Biosecurity Pays Dividends

"An ounce of prevention is worth a pound of cure," explains Dave van Whellingham (Sheriden Hueser Provis, Steinbach, Manitoba). "That is the essence of biosecurity." He is writing for Prairie Swine Centre. Outlining the process of cleaning and disinfection in four steps, he also shows how to estimate the amount of cleaning agents required.
calendar icon 18 March 2009
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The project aimed to estimate the net energy (NE) content of canola meal (CM) and full-fat canola seeds (FFCS) in swine and to validate these values, through growth studies using diets containing graded levels of CM or FFCS. No difference in average daily gain and feed conversion ratio was observed between the treatments. This confirms that the estimation of the NE content (CM 2.41 and FFCS 3.53 Mcal/kg DM) was correct and that it is possible to formulate balanced diets for growing pigs that contain up to 15 per cent FFCS and 22.5 per cent CM.


Canola meal (CM) is used in animal nutrition but has to compete with other protein sources such as soybean meal and peas. Currently, CM is not used to its full potential in swine nutrition due in part to a lack of confidence in its nutritional quality. It is perceived as a poor energy source due to its low starch and oil contents and high protein and fibre content.

Thanks to their high oil content, full-fat canola seeds (FFCS) could partly contribute to correct the low energy content of CM. However, the seeds must be crushed to liberate the drops of oil entrapped within the cell walls and little information is available on the efficiency of the process.

The NE system is the best estimative to predict pig growth and its ability to convert feed into lean meat. However, it is often estimated by means of prediction equations because the direct determination is time-consuming and expensive. It is possible to confirm the validity of the NE content of CM or FFCS by measuring the feed conversion ratio of pigs fed with canola-based-diets. If the growth rate does not correspond to the predicted value, it means that the current values of NE over- or underestimate the real energy potential of these canola products.

The present project aimed to estimate the NE content of CM and FFCS and validate them through a growth trial using different graded levels of both ingredients in growing pigs.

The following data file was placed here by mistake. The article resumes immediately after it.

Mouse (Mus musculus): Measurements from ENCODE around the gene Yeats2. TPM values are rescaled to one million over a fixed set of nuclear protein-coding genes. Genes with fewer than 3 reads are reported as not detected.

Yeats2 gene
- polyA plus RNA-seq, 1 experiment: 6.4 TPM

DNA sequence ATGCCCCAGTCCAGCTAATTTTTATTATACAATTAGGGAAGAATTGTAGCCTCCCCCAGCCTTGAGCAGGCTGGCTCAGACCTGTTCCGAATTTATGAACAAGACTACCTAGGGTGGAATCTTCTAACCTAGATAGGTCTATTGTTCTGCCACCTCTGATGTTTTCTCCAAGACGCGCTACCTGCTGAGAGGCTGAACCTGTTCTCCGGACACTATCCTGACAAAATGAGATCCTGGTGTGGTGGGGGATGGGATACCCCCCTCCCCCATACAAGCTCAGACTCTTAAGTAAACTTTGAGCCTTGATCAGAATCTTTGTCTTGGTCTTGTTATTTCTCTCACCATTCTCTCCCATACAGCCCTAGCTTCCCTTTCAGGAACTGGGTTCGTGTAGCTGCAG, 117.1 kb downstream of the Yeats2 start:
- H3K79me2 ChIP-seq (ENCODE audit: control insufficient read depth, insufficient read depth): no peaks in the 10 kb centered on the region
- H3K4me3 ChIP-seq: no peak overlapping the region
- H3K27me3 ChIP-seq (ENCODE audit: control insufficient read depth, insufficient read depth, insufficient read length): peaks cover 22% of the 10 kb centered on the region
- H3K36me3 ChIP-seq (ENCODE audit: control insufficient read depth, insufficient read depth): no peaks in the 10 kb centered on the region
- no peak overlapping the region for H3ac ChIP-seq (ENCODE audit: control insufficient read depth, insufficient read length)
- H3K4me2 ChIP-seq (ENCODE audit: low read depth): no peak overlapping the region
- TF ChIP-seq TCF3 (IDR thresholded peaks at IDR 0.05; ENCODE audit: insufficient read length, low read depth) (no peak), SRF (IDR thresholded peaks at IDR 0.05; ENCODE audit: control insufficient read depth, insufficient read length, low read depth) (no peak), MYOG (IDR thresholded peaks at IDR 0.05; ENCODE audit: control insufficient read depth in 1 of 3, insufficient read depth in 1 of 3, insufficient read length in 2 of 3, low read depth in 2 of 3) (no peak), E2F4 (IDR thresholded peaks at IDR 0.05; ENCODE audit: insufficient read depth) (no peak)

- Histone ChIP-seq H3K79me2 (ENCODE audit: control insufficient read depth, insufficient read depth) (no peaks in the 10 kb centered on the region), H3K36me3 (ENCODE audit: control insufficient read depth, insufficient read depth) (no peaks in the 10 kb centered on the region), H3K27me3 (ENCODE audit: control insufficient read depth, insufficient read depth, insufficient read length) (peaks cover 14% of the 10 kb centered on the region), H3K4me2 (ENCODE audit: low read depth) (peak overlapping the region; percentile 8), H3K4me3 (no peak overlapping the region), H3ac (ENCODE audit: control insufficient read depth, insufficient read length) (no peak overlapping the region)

Material & Methods

A total of 18 growing pigs (36 kg on average) were used for the digestibility study. Three experimental diets were prepared: a control diet (composed of barley, soybean meal and a mineral/vitamin premix) and two diets composed of two-thirds of the control diet and one-third of CM or FFCS. Each diet was tested on six growing pigs. After an adaptation period to the diet of 10 days, the faeces were quantitatively collected for 10 days. The samples were then pooled per animal, freeze-dried and analysed at the University of Saskatchewan. The digestible and net energy (DE and NE) content of the diets were calculated. The same parameters were calculated for the CM or FFCS alone (Table 1).

Table 1. Digestibility values and energy content of canola meal (CM) and full-fat canola seeds (FFCS) in growing pigs

Based on the results of NE content of both CM and FFCS, two separate growth studies were conducted with graded levels of CM or FFCS. In each study, 72 growing pigs were used and four diets containing graded levels of FFCS (0, 5, 10 and 15 per cent) or CM (0, 7.5, 15 and 22.5 per cent) were formulated in order to meet the pig’s nutritional requirements. Each diet was tested on 18 growing pigs (9 females and 9 males) for 35 days.


The DE content was 3.51 and 4.99 Mcal/kg DM and the NE 2.41 and 3.53 Mcal/kg DM for CM and FFCS, respectively. The DM and nitrogen digestibility for CM was 74 and 79 per cent and for FFCS 75 and 74 per cent, respectively (Table 1). The results of growth performance are detailed in Table 2 and Figure 1. No difference in average daily gain (ADG) and feed conversion ratio (FCR) was observed when CM (ADG, 1.07 ± 0.29 kg/d and FCR, 1.99 ± 0.56) or FFCS (0.97 ± 0.24 kg/d and 2.27 ± 0.56) were included at different levels in the diets (P>0.05).

Table 2. Feed intake and growth in growing pigs fed with different levels of canola meals (CM) or full-fat canola seeds (FFCS) in the diets

Figure 1. Growth curve of growing pigs fed with diets containing graded levels of canola meal (A) or full-fat canola seeds (B). Values are means and SD for 18 pigs (9 females and 9 males).


The validity of the values of NE obtained for CM (2.41 Mcal/kg DM) and FFCS (3.53 Mcal/kg DM) was confirmed through growth experiments. The latter also showed that inclusion rates up to 22 per cent canola meal and 15 per cent full-fat canola seeds in rations have no detrimental effect on the performances of growing pigs.

March 2009
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